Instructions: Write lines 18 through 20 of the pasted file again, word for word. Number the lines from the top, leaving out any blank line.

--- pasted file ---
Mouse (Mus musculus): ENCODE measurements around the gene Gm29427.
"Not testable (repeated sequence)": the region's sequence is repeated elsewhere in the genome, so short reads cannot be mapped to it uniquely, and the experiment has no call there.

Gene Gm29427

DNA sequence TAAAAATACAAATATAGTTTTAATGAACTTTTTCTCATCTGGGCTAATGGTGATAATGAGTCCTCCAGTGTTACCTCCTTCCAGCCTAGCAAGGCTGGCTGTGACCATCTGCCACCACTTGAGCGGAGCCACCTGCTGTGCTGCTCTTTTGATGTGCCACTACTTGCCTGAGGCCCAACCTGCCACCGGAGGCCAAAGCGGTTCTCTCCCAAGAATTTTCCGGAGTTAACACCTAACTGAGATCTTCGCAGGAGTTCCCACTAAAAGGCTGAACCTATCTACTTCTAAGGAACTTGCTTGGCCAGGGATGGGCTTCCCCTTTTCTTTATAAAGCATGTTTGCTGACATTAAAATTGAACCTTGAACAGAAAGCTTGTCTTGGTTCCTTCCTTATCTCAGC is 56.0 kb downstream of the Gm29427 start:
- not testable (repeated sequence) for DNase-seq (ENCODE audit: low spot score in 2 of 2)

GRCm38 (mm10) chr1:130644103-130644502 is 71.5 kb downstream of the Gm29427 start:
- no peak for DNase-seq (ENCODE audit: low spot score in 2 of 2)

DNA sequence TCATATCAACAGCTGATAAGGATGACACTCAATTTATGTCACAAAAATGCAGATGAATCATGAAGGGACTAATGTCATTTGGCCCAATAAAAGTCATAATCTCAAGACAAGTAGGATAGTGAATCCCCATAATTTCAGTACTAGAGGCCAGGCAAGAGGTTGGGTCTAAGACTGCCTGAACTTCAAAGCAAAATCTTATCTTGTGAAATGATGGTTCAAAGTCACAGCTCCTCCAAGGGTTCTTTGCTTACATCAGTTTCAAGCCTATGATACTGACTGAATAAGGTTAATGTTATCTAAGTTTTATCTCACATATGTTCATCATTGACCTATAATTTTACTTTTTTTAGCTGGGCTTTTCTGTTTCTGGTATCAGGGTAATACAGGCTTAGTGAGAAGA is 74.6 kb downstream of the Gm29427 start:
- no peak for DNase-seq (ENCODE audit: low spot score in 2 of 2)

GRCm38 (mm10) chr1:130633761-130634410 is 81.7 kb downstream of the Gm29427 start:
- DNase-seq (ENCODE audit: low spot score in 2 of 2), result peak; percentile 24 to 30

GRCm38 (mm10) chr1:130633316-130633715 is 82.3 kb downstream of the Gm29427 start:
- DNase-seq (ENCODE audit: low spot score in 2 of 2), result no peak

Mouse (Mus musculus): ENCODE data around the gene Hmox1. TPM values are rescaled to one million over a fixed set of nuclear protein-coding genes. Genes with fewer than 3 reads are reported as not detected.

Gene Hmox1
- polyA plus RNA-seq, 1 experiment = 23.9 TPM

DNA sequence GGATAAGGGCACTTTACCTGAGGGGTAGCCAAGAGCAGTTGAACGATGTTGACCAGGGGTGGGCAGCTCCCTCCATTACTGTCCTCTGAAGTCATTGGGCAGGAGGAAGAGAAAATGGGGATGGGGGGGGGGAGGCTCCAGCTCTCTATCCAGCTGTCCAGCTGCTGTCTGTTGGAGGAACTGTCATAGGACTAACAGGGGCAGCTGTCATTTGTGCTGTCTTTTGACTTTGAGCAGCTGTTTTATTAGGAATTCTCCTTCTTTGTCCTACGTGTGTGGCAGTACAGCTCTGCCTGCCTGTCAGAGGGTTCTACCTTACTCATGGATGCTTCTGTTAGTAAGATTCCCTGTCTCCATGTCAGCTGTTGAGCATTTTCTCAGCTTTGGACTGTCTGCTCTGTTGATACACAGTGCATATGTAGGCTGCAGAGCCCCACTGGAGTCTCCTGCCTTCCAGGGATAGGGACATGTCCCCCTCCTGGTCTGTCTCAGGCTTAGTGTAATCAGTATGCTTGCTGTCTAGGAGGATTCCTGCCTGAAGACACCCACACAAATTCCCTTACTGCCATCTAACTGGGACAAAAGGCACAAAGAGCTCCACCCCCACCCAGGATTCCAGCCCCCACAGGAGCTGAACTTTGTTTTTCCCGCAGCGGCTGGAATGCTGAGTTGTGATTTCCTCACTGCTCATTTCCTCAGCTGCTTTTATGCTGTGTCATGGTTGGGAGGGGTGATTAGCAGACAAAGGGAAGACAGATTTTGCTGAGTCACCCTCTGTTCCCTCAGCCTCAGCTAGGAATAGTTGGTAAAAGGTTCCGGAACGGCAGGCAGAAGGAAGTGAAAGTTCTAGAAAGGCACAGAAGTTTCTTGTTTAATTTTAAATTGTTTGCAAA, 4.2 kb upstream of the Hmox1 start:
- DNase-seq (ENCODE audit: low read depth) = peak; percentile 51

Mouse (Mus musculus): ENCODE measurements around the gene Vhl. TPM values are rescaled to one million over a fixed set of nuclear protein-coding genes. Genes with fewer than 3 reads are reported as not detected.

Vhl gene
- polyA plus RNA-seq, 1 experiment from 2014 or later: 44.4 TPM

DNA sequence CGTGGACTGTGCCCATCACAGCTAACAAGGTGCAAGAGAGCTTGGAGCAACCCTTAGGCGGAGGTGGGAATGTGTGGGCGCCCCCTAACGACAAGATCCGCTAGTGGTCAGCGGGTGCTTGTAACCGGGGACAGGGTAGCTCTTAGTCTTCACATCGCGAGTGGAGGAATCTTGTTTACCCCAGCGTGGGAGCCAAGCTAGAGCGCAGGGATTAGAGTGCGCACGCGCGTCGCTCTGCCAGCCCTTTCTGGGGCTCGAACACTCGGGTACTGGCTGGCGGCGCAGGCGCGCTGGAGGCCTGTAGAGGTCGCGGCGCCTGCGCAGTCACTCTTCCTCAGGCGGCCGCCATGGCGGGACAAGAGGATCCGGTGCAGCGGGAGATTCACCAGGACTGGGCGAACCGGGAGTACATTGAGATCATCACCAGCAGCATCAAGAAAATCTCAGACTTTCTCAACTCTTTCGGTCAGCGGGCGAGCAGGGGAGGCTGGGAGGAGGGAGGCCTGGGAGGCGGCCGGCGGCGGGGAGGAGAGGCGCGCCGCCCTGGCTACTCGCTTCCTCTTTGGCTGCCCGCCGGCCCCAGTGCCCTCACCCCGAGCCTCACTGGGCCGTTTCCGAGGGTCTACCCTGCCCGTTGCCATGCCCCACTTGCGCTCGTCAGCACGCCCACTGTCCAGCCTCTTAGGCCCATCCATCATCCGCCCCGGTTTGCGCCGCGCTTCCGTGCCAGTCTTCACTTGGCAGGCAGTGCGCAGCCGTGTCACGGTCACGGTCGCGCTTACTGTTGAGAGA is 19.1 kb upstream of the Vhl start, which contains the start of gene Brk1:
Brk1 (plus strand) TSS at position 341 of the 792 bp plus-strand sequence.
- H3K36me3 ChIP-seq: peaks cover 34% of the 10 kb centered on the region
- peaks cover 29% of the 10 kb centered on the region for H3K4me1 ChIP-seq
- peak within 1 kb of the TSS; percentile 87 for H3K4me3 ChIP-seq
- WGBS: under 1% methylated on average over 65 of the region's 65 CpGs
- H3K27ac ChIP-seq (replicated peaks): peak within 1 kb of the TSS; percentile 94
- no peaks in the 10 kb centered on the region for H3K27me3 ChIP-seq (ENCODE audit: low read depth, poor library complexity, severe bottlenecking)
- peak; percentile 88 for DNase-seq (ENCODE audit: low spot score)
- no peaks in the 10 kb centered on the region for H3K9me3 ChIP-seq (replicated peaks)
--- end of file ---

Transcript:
- DNase-seq (ENCODE audit: low read depth) = peak; percentile 51

Mouse (Mus musculus): ENCODE measurements around the gene Vhl. TPM values are rescaled to one million over a fixed set of nuclear protein-coding genes. Genes with fewer than 3 reads are reported as not detected.

Vhl gene